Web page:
A Revolutionary Plan to Spur Development in New York, Eighty Years Onward

Jen Carlson writes about an incredibly ambitious (or naive) plan from 1934 to expand buildable area in New York by paving over the Hudson River.

According to Carlson, the plan was the product of engineering scholar Norman Sper, and envisioned, "damming the river at both ends of Manhattan, and filling in the space... which would 'ultimately connect the Island of Manhattan with the mainland of New Jersey.'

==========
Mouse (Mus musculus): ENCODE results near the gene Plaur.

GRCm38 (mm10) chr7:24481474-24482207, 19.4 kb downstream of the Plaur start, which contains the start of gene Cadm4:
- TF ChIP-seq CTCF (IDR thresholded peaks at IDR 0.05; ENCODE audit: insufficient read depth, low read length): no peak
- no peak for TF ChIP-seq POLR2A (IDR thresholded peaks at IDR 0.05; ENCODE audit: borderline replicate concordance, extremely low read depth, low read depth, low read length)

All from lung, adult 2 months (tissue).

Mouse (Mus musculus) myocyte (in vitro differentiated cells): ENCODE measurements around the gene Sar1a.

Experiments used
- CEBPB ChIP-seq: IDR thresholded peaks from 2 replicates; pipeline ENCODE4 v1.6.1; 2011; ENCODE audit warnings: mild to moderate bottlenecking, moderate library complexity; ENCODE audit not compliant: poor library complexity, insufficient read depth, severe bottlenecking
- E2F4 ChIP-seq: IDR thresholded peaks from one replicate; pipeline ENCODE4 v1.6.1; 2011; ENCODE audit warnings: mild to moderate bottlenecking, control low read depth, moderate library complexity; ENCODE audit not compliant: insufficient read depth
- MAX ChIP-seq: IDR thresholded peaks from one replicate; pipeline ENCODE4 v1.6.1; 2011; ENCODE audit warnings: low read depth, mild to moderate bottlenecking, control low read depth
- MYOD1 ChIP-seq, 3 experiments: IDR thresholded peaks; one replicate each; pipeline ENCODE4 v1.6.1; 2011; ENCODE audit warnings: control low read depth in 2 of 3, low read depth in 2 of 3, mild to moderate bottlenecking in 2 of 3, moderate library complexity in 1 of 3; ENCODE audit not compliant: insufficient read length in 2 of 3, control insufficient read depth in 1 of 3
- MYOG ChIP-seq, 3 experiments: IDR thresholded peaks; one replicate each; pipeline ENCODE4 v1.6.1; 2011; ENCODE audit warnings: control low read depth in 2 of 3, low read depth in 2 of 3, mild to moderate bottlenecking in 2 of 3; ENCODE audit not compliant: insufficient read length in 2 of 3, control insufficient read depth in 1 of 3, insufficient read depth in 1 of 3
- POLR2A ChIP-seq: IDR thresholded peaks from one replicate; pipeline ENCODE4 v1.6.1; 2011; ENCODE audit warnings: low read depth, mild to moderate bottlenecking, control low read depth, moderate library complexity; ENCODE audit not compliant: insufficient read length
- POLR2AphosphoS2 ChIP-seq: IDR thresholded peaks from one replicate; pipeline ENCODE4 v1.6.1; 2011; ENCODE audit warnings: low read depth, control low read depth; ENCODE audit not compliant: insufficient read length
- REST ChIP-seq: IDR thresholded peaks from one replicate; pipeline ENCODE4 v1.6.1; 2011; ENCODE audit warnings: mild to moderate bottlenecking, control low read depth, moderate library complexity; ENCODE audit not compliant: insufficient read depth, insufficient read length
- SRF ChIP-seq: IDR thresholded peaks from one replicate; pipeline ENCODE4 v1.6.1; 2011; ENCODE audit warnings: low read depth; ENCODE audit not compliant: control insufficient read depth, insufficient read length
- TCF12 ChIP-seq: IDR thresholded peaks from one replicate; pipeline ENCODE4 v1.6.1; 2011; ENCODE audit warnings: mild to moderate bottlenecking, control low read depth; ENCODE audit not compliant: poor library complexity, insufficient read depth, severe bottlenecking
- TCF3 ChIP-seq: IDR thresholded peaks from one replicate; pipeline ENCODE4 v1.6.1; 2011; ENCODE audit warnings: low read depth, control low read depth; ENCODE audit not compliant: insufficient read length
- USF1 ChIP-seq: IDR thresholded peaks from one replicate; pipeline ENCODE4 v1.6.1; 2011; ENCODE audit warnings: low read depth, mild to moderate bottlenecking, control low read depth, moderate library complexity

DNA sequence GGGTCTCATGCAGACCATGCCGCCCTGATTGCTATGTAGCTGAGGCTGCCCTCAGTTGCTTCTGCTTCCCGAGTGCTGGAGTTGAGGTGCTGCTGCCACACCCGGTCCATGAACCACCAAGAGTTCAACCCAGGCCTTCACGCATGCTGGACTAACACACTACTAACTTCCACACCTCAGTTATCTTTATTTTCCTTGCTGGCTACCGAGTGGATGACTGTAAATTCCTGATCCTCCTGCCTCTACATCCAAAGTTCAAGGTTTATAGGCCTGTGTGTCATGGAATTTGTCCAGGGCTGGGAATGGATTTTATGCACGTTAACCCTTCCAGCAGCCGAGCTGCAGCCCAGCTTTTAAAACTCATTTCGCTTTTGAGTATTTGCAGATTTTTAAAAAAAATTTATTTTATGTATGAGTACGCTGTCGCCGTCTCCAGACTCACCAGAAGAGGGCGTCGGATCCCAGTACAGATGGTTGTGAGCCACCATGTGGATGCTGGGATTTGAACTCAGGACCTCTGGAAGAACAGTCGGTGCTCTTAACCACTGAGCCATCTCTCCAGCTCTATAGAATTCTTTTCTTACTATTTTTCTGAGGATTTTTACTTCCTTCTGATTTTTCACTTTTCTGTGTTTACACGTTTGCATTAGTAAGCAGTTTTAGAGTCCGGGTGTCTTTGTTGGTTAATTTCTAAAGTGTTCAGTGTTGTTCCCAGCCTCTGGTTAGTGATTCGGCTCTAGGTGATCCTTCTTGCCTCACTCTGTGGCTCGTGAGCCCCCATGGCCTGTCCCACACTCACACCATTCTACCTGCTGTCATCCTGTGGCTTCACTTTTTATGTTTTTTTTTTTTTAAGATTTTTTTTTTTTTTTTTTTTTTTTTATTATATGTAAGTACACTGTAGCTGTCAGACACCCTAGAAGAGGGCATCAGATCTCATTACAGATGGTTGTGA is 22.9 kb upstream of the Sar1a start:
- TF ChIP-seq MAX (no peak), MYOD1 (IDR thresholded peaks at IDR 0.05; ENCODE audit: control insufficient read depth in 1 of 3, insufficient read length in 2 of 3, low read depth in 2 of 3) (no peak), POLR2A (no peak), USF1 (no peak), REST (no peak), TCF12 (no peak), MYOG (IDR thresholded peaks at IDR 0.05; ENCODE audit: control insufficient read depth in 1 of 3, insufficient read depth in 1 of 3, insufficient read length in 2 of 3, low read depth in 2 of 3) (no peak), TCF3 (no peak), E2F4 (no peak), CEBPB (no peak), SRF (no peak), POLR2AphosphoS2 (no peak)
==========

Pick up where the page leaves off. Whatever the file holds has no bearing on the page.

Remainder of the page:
"The 10 square miles of land gained would have, in theory, solved the traffic and housing problems the city was having at the time. There would be more buildings, more streets, and more avenues."

Carlson provides a link to the original article documenting the project, which appeared in Modern Mechanix magazine, and the fantastic illustrations that accompanied it.

Full Story: The 1934 Plan To Fill In The Hudson River, Connecting NYC To NJ

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